Figure 1 describes a hydrostatic transmission with the modeling being focused at the high pressure line. Unit models have pressure, unit displacement and speed as inputs. Units have displacements \(_{\text {1}}\) and \(_{\text {2}}\) set at 100% the respective unit size. Speeds n\(_{\text {1}}\) and n\(_{\text {2}}\) are also inputs for the lumped unit model. Unit 1(pumping) shaft speed is set and unit 2(motoring) speed is determined by the transmission volumetric losses. Transmission dynamics determines unit 2 speed and the mean pressure at line A.

Fig. 1
figure1

Hydraulic system model block diagram

The line model is unidimensional which limits its spatial physical representation. The goal of this model is to understand the impact of parameters on fluid vibrations translating in the fluid path. Structural propagating waves and coupling boundary conditions are a further goal for this project, some assumptions were made for the modelling. The most important assumptions of this work are:

  1. a.

    The fluid is viscous, compressible, isotropic, and its motion is axially symmetric.

  2. b.

    The temperature variations are small enough so that the oil and material properties can be considered constant with respect to temperature during simulation.

  3. c.

    Friction has a steady component and a frequency dependent component

  4. d.

    There is no asymmetric vibration propagating from the hydraulic units to the couplings connected through the mechanical path

  5. e.

    Only vibrations propagating through the fluid are evaluated. Integration with structural vibration is a good topic for future work.

Line model

A fixed time step discrete line model is developed based on the method of characteristics approach of which develops a one-dimensional grid compressible fluid flow line model [14]. The model is developed based on the quasi-steady hyperbolic differential equations which describe the principles of conservation of fluid flow momentum (1) and continuity (2).

$$\begin{aligned} L1= & {} \cdot \frac{1}{\rho }\frac{dp}{dz}+\frac{dv}{dt}+\frac{2}{\rho \cdot r}\tau =0 \end{aligned}$$
(1)
$$\begin{aligned} L2= & {} \frac{dp}{dt}+\rho {{c}^{2}}\cdot \frac{dv}{dz}=0 \end{aligned}$$
(2)

The variable p indicates pressure; v represents the fluid velocity in the z-direction of pipe length while the mass density of the fluid is given by \(\rho \). The wave speed of the continuity equation c is the speed of sound, \(\tau \) is the shear stress between fluid and duct wall and the internal radius of the conduit is given by r. The method of characteristics develops equations (1) and (2) into four ordinary differential equations called characteristic equations. These four equations are solved through the application of boundary conditions using a fixed time step and discretizing the line into several nodes. The line node parameters are shown in Fig. 2.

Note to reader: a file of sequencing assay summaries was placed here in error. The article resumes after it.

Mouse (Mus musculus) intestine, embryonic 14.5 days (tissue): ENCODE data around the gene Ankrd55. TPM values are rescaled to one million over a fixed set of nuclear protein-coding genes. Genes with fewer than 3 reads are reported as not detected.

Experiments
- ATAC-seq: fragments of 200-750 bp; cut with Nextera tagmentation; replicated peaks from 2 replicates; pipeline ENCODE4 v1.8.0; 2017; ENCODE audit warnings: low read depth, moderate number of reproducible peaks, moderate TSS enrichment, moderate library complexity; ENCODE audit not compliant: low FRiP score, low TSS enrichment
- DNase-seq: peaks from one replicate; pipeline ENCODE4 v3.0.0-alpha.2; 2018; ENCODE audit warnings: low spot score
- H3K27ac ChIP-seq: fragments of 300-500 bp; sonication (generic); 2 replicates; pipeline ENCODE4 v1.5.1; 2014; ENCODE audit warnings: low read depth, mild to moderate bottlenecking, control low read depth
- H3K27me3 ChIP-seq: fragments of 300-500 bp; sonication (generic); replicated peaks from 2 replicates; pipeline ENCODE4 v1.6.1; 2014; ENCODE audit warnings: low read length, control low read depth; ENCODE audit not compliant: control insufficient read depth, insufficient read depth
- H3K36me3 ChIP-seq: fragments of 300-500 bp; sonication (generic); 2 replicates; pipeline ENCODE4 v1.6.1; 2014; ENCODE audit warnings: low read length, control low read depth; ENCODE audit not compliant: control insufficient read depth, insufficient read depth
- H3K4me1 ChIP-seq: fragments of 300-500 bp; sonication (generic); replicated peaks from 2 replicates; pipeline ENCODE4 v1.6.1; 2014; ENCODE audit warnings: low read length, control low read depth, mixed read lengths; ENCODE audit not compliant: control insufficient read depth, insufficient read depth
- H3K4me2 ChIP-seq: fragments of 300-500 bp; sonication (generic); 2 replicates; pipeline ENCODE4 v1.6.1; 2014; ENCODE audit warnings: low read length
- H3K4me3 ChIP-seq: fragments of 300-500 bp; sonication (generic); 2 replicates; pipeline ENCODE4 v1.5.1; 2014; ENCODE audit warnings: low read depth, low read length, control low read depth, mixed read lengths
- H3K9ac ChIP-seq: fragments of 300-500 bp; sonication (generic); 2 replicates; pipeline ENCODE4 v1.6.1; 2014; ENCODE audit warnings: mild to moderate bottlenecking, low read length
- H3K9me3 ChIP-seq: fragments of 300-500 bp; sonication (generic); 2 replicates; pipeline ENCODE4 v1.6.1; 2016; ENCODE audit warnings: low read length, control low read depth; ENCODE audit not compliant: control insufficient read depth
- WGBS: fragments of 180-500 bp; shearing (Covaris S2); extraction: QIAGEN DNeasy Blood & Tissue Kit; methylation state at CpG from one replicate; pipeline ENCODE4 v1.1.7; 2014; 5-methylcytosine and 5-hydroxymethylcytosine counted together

Fig. 2
figure2

Duct parameters for a single node at the line

The result is the transformation of two discrete characteristic equations which describe the pressure build-up in the positive (C+) and negative (C-) directions on the z axis. The equations are shown in (3), (4) and (5) where r is the inner radius of the line, \(\hbox {A}_{\text {j}}\) is the inner pipe area, \(\hbox {B}_{\text {j}}\) is the isothermal wave speed and the flows are denoted by Q.

$$\begin{aligned} \mathsf {} {{C}_{P}}= & {} {{p}_{j-1}}+{{B}_{j}}\cdot {{Q}_{j-1}}-\frac{2\cdot \varDelta z\cdot {{\tau }_{j-1}}}{r} \end{aligned}$$
(3)
$$\begin{aligned} {{C}_{M}}= & {} {{p}_{j+1}}+{{B}_{j}}\cdot {{Q}_{j+1}}+\frac{2\cdot \varDelta z\cdot {{\tau }_{j+1}}}{r} \end{aligned}$$
(4)
$$\begin{aligned} {{B}_{j}}= & {} \frac{\rho c}{{{A}_{j}}} \end{aligned}$$
(5)

The flow for inner nodes is calculated after the pressure, as a function of the pressure difference between each node and the isothermal wave speed \(\hbox {B}_{\text {j}}\). Flow components traveling on the positive and negative directions are calculated and the updated node flow is determined as the average of the two (6). The flows at the boundaries are the inputs of the model and are updated at every time step.

$$\begin{aligned} {{Q}_{j}}=\frac{1}{2}\left( \frac{{{C}_{p}}-{{p}_{j}}}{{{B}_{j}}}+\frac{{{p}_{j}}-{{C}_{m}}}{{{B}_{j}}} \right) \end{aligned}$$
(6)

The speed of sound c of a slightly compressible fluid confined in an elastic conduit can be derived according to (7) [26]. The pressure wave speed will depend on the oil properties such as mass density of the fluid and bulk modulus(K), and also upon the elastic properties of the conduit and external constraints. Elastic properties include the conduit diameter D, wall thickness e, and wall material Young modulus E.